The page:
Another women’s organization helped protect Sudha by arranging for her to move into a women’s shelter in another district. After her son was born, Sudha hoped for reconciliation and moved back with her husband, however, her father in-law was not placated and continued his violent behavior. Sudha’s husband also started harassing her and finally abandoned her. Again, she had to move back to a shelter.

Humsafar had to fight a long and difficult battle to get a case registered against Sudha’s husband and father in-law. Unfortunately, the courts in India work on geologic time and the case against her father in-law was lost in a vast ineffective maze of bureaucracy. Her son is now 9 years old and she receives 400 rupees ($8) a month. Sudha now works with Humsafar to help empower women and make them aware of their basic human rights, so as not to be victims of daily abuse and violence.


Manjari was a child bride. At the age of 14, she was married to Ramesh, a man 11-years her senior. Her harassment started after three years of marriage when she couldn’t have a child.

She was sent to her family home by her in-laws but, after some family mediation, she returned a year later to attempt once more to live with her husband. Manjari had three stillbirth deliveries and all the midwives that attended to her births felt it was due to her husband having forceful, violent sex with her during her last trimester. She was told not to allow her husband to do this.

The next time Manjari became pregnant, she returned early to her family home where she successfully delivered a baby boy. Whenever she became pregnant, she returned to her parent’s home, and was able to give birth to two more children.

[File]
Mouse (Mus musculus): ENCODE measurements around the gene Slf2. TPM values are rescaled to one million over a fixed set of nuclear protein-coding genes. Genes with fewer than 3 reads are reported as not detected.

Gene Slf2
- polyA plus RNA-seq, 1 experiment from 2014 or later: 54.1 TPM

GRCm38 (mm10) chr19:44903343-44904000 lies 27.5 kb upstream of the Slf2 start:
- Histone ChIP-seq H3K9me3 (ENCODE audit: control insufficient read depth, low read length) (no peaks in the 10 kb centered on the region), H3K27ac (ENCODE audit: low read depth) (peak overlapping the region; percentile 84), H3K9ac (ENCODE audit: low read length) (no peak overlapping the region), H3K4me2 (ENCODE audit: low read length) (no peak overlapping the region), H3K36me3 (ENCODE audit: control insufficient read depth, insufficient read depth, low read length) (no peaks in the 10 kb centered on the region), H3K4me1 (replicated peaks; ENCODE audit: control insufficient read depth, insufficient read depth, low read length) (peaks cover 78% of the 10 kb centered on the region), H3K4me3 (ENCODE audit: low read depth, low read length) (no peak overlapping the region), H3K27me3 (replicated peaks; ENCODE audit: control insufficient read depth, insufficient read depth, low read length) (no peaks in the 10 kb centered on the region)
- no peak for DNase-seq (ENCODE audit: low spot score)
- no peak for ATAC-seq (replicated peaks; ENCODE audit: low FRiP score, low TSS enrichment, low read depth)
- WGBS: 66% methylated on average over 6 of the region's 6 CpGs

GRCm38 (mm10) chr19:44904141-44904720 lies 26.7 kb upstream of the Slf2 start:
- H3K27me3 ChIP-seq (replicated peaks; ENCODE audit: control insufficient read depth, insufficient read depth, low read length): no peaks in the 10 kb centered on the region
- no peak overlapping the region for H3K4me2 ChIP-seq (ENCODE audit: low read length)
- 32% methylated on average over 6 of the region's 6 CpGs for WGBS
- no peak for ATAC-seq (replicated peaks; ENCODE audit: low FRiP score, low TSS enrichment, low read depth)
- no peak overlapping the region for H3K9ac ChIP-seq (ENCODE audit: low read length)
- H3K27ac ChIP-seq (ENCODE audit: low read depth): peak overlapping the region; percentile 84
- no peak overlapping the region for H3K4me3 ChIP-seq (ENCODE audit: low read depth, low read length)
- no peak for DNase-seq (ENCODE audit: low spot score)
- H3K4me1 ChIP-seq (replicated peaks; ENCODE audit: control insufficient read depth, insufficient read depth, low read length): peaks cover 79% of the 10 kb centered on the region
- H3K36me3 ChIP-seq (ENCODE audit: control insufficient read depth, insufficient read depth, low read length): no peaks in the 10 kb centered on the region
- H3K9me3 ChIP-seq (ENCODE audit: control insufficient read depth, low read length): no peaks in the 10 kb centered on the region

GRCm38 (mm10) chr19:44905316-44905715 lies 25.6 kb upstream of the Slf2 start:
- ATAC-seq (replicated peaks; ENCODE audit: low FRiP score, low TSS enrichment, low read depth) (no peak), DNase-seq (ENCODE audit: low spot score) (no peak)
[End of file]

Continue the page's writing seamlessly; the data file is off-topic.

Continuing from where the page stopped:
Yet having children did not change her husband’s violent behavior towards her. During sex, Manjari’s husband beat her and bit parts of her body, including her breasts, genitals, and thighs. Whenever she complained about this to her mother and mother-in-law, they used to say that her husband had the right to do anything that he wished to her.

Manjari approached Humsafar and showed them her wounds. She did not want to register her case with the police but Humsafar intervened and counseled her husband, stating that his behavior was criminal. At present, Manjari is living peacefully, her husband no longer sexually assaults her, but she suffers from pain in her thighs and legs.


Rachna, after being beaten by her husband and father in-law, was forced to abandon her baby.

Neha, Rachna’s younger sister, was married and unable to have any children. Neha convinced Rachna to marry Vikram, the brother of her husband. Rachna became pregnant but had a difficult pregnancy and, even though her in-laws refused to provide her with any pre-natal care, she managed to have her baby in a government hospital. However, she became critically ill after the birth and was unconscious for the next 48 hours.

When Rachna finally returned home and tried to be with her baby, Neha claimed the baby as her own. Rachna’s husband even told her that it wasn’t her baby — it was Neha’s child. Rachna’s father in-law attempted to throw her from the balcony and, after fighting him off, she was locked in a room and beaten for five days.

Rachna was forced to leave her baby and go live with her parents. Humsafar is helping her file a case for custody of her child. Humsafar has also facilitated her training as a professional to polish furniture; she is currently working in a furniture factory in Lucknow.

The views expressed in this article are the author’s own and do not necessarily reflect Fair Observer’s editorial policy.